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Psychiatry Investig. 2013 Sep;10(3):259-65. doi: 10.4306/pi.2013.10.3.259. Epub 2013 Sep 16.

The impact of personality traits on ratings of obsessive-compulsive symptoms.

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  • 1Department of Psychiatry, Seoul National University College of Medicine, Seoul, Republic of Korea.

Abstract

OBJECTIVE:

The goal of this study was to evaluate consistencies and discrepancies between clinician-administered and self-report versions of the Yale-Brown Obsessive Compulsive Scale (Y-BOCS) and to examine relationships between these scales and personality traits.

METHODS:

A total of 106 patients with obsessive-compulsive disorder (OCD) participated in this study. All participants were assessed with both clinician-administered and self-report versions of the Y-BOCS. The Structured Clinical Interview for DSM-IV Axis II Disorders Personality Questionnaire (SCID-II-PQ) was used to evaluate relationships between personality traits and scores on the Y-BOCS.

RESULTS:

Scores on the clinician-administered Y-BOCS and its obsession subscale were significantly higher than were those on the self-report version. However, we found no significant differences in compulsion subscale scores. We also found that the discrepancies in the scores on the two versions of the Y-BOCS and its compulsion subscale were significantly positively correlated with scores for narcissistic personality traits on the SCID-II-PQ. Additionally, narcissistic personality traits had a significant effect on the discrepancy in the scores on the two versions of the Y-BOCS and its compulsion subscale in the multiple linear regression analysis.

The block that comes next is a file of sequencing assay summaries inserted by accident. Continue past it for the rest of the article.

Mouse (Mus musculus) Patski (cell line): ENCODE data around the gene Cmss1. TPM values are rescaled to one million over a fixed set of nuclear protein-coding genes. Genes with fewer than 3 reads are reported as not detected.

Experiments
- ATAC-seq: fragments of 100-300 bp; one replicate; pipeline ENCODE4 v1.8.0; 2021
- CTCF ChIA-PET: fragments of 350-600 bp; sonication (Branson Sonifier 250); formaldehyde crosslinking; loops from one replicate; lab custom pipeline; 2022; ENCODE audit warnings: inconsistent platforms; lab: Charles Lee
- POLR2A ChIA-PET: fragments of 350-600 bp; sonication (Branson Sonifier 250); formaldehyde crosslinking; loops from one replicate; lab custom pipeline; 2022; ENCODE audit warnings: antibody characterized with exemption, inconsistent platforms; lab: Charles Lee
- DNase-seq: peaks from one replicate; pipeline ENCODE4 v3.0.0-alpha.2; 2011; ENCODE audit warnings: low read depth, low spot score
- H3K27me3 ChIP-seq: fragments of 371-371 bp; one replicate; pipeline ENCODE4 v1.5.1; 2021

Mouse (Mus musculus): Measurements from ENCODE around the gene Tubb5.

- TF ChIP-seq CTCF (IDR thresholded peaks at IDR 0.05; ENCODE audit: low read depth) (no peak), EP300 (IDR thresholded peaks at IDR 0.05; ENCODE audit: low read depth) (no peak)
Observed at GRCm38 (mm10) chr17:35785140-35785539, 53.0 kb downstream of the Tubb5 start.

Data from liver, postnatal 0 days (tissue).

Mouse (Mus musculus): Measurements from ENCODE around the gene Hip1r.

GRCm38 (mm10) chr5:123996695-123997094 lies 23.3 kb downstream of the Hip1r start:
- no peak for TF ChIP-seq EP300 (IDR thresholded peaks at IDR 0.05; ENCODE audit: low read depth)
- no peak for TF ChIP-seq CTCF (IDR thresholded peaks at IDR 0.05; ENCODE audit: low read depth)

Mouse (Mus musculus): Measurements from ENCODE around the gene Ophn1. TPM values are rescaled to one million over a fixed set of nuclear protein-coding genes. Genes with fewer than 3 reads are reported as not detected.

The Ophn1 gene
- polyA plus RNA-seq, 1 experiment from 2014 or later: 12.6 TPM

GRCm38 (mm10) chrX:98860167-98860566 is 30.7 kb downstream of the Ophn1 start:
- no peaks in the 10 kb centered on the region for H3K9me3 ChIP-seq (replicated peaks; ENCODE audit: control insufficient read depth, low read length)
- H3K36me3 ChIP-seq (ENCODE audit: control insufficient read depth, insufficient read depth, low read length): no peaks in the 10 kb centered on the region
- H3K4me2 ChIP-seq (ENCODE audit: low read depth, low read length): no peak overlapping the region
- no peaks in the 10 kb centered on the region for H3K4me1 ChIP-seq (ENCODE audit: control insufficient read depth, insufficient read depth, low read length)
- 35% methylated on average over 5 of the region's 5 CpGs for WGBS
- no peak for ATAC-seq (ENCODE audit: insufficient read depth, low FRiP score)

CONCLUSION:

This is the first study to elucidate relationships between personality traits and discrepancies between scores on the two versions of the Y-BOCS. Although clinicians tend to rate obsessive symptoms as being more severe than do patients, clinicians may underestimate the degree to which individuals with narcissistic personality traits suffer more from subjective discomfort due to compulsive symptoms. Therefore, the effect of personality traits on symptom severity should be considered in the treatment of OCD.

KEYWORDS:

Obsessive-compulsive disorder; Personality trait; SCID-II personality questionnaire; Yale-Brown Obsessive Compulsive Scale

PMID:
24302949
[PubMed]
PMCID:
PMC3843018
Free PMC Article
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